As long as your baby is consuming consistent amounts of formula or breast milk and growing well, you can be confident that their nutritional needs are already being met. The caloric requirements for kids seven to nine months of age is approximately 750-850 kcal per day.

    How much formula does an 8-month-old need?

    Whether you have been formula feeding since your baby’s birth or are ready to stop breastfeeding (e.g., due to medications), developing an 8-month-old feeding schedule can help you pinpoint when your baby is hungry and facilitate family mealtimes. 

    Formula-fed infants need to drink six to eight ounces approximately four times a day, for a total of 24–32 ounces. Depending on your child's growth and nutritional needs, your pediatrician may recommend more or less formula. As your child starts eating more solid foods or taking sips of water, the amount of formula they need may drop to 16 to 20 ounces a day. If you notice your child is losing weight or not showing interest in solid foods, it's a good idea to talk to their pediatrician.

    What’s a typical 8-month-old eating schedule?

    In general, an 8-month-old’s feeding schedule starts with formula or breast milk at breakfast, lunch, and dinner, plus a final feeding before bedtime. While babies who are breastfeeding might eat on a similar schedule to those who are formula-fed, breast milk has a different composition than formula, so babies can’t overfeed. If your child nurses more frequently for a time or is going through more bottles of breast milk, it could be for comfort or a growth spurt.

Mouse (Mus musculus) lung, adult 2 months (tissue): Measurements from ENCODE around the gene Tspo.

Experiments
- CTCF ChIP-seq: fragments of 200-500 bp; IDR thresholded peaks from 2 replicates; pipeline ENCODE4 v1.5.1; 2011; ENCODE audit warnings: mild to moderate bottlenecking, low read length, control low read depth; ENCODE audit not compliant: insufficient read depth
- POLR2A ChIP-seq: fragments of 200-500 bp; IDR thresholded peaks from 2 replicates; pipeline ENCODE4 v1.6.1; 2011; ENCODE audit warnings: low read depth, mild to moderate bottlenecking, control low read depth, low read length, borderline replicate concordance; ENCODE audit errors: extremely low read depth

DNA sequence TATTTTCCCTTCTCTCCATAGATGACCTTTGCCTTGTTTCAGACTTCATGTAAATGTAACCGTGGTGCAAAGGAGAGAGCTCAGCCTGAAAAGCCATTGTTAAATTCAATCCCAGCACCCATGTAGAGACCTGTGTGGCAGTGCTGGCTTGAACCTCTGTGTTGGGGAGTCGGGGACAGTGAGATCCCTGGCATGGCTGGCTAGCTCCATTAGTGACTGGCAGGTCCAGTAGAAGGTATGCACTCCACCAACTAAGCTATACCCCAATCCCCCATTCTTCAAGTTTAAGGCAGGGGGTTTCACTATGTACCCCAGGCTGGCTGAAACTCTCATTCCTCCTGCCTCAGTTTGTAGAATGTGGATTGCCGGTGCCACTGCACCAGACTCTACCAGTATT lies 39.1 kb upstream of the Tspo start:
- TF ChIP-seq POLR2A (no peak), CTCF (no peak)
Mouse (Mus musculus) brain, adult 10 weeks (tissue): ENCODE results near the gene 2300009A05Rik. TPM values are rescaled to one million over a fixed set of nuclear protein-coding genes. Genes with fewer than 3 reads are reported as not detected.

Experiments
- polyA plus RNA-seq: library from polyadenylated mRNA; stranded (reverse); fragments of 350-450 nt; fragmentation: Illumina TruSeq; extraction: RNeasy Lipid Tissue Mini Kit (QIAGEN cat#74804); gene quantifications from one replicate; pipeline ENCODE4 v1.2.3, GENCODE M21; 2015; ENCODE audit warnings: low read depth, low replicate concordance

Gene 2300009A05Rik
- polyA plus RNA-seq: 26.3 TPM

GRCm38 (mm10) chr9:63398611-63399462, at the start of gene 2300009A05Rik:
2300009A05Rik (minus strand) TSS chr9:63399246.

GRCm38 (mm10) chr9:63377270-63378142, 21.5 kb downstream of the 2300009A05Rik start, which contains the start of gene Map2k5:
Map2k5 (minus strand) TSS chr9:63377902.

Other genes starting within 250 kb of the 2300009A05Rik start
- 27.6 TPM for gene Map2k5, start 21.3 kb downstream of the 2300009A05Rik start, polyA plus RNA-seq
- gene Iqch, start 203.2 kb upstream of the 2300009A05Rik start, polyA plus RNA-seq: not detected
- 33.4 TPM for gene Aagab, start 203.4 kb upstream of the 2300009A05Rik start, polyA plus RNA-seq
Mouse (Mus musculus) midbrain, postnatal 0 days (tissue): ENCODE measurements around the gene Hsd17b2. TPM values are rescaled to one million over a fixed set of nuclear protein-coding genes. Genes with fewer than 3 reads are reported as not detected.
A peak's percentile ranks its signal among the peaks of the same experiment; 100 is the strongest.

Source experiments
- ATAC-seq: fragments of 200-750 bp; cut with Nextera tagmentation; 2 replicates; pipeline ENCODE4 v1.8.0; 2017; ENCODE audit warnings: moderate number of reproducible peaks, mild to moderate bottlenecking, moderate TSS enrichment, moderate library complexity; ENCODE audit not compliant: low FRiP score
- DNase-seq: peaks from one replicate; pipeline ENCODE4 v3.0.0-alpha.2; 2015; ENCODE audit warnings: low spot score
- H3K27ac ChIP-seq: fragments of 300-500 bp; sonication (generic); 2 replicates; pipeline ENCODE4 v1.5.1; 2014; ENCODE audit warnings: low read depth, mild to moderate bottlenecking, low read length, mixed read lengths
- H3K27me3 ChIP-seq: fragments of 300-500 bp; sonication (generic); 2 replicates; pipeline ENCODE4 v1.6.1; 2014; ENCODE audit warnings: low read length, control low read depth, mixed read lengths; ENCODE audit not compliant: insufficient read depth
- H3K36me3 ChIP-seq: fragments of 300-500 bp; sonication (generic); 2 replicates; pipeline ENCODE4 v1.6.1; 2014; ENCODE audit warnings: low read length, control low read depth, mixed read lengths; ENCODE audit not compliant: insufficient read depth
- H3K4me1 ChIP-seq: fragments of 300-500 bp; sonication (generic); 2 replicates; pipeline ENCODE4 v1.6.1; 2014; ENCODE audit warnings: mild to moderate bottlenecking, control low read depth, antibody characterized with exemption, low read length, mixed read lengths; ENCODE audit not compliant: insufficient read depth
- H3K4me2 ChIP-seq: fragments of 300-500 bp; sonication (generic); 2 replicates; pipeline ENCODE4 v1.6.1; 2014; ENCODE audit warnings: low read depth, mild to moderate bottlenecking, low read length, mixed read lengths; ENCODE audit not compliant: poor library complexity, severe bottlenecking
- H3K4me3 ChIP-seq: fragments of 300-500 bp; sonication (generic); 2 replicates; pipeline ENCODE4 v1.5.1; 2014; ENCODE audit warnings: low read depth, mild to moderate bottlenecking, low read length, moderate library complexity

If you're introducing solid foods, you can offer them at regular family mealtimes so your child can participate in the social aspect of meals and practice self-feeding. 

    If possible, offer food at meals before you give breast milk or formula, as the baby may refuse solid food if their stomach is already full.

    Watching your baby grow, reach new milestones, and gain more independence is an exciting process. Finding a good 8-month-old feeding schedule may take a little time, but you’re on your way to introducing your child to different flavors, textures, and routines. Follow these 8-month-old feeding schedule guidelines to give your child a solid foundation of strong nutrition habits.


    “Energy Intake and Expenditure.” British Nutrition Foundation, “Feeding Guide for the First Year.” Stanford Children's Health - Lucile Packard Children's Hospital Stanford, “Foods and Drinks for 6 to 24 Month Olds.” Centers for Disease Control and Prevention, Centers for Disease Control and Prevention, 6 Nov. 2020, “Sample Menu for an 8 to 12 Month Old.”, “Starting Solid Foods.”, “Why Formula Instead of Cow's Milk?”, Yan, Jing, et al. “The Association between Breastfeeding and Childhood Obesity: a Meta-Analysis.” BMC Public Health, BioMed Central, 13 Dec. 2014,

    History of updates

    Current version (12 March 2021)

    Reviewed by Dr. Olga Urban, Pediatrician, Baby Boss Medical Centre

    Published (04 July 2019)